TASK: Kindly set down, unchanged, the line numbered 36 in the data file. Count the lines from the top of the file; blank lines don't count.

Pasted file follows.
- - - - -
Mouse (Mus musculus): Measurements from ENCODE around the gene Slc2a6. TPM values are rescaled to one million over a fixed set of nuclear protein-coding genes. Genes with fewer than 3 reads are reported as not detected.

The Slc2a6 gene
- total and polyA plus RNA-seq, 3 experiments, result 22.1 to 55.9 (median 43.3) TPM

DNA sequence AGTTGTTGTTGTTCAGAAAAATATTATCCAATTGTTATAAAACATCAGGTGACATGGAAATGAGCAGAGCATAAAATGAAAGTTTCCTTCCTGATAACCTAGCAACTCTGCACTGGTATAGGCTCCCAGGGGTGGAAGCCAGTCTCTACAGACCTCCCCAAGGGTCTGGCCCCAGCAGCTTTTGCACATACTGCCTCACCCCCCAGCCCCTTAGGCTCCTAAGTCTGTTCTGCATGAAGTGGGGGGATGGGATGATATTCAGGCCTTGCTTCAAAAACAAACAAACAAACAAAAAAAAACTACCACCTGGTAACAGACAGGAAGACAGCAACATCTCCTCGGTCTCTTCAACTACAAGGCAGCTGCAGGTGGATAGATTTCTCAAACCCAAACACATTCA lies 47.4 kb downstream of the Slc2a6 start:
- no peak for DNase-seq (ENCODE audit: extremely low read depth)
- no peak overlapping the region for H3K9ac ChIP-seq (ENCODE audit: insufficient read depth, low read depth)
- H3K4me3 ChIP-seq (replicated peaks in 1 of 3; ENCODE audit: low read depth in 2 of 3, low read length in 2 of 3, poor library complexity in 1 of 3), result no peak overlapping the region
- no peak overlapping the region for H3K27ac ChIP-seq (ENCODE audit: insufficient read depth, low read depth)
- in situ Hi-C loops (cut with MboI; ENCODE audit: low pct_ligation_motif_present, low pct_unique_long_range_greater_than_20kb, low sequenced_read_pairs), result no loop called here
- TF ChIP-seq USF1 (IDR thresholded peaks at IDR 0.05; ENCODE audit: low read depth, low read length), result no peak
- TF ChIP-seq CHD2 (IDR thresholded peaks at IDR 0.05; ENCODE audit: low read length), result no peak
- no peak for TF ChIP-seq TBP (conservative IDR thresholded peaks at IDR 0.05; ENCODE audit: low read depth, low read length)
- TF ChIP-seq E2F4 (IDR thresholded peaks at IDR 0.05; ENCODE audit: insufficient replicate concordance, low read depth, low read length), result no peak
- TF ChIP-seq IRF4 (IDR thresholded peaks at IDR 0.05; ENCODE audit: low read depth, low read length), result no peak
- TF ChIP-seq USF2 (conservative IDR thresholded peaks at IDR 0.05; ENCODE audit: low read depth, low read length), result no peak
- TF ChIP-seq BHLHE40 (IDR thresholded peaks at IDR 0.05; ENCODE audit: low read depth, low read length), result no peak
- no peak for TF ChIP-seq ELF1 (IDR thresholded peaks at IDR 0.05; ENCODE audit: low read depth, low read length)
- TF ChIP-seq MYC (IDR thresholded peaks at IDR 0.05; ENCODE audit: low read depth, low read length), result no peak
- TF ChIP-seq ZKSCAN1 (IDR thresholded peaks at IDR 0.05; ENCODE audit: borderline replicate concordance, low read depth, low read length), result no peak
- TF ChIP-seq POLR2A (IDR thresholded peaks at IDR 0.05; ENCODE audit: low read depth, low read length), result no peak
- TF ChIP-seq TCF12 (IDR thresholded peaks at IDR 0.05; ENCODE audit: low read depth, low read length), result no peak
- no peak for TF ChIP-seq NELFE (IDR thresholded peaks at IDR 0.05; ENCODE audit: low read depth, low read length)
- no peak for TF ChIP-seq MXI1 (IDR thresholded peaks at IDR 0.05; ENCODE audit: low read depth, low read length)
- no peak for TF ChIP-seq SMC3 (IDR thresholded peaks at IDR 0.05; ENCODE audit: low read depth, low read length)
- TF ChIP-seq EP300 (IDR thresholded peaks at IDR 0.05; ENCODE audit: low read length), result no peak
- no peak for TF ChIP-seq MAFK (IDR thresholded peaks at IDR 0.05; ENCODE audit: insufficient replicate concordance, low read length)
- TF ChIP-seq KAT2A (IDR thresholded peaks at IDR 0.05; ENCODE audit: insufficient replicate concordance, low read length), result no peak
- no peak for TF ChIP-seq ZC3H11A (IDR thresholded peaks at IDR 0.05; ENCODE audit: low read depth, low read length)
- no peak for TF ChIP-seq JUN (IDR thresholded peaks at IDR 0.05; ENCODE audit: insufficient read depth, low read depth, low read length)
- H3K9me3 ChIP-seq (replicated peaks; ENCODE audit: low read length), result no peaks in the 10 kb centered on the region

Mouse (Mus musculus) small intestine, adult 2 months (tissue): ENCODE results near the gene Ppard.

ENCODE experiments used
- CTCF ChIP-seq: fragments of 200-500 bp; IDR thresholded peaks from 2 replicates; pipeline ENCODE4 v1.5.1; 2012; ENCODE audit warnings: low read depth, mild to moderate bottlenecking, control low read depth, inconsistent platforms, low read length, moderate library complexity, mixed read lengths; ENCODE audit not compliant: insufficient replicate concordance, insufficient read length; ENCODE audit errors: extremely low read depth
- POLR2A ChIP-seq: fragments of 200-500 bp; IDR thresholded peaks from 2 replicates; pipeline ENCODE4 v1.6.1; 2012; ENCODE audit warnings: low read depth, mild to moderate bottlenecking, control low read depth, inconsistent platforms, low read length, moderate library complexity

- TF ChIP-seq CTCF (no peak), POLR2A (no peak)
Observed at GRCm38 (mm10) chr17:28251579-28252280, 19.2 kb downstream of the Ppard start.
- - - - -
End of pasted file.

Observed at GRCm38 (mm10) chr17:28251579-28252280, 19.2 kb downstream of the Ppard start.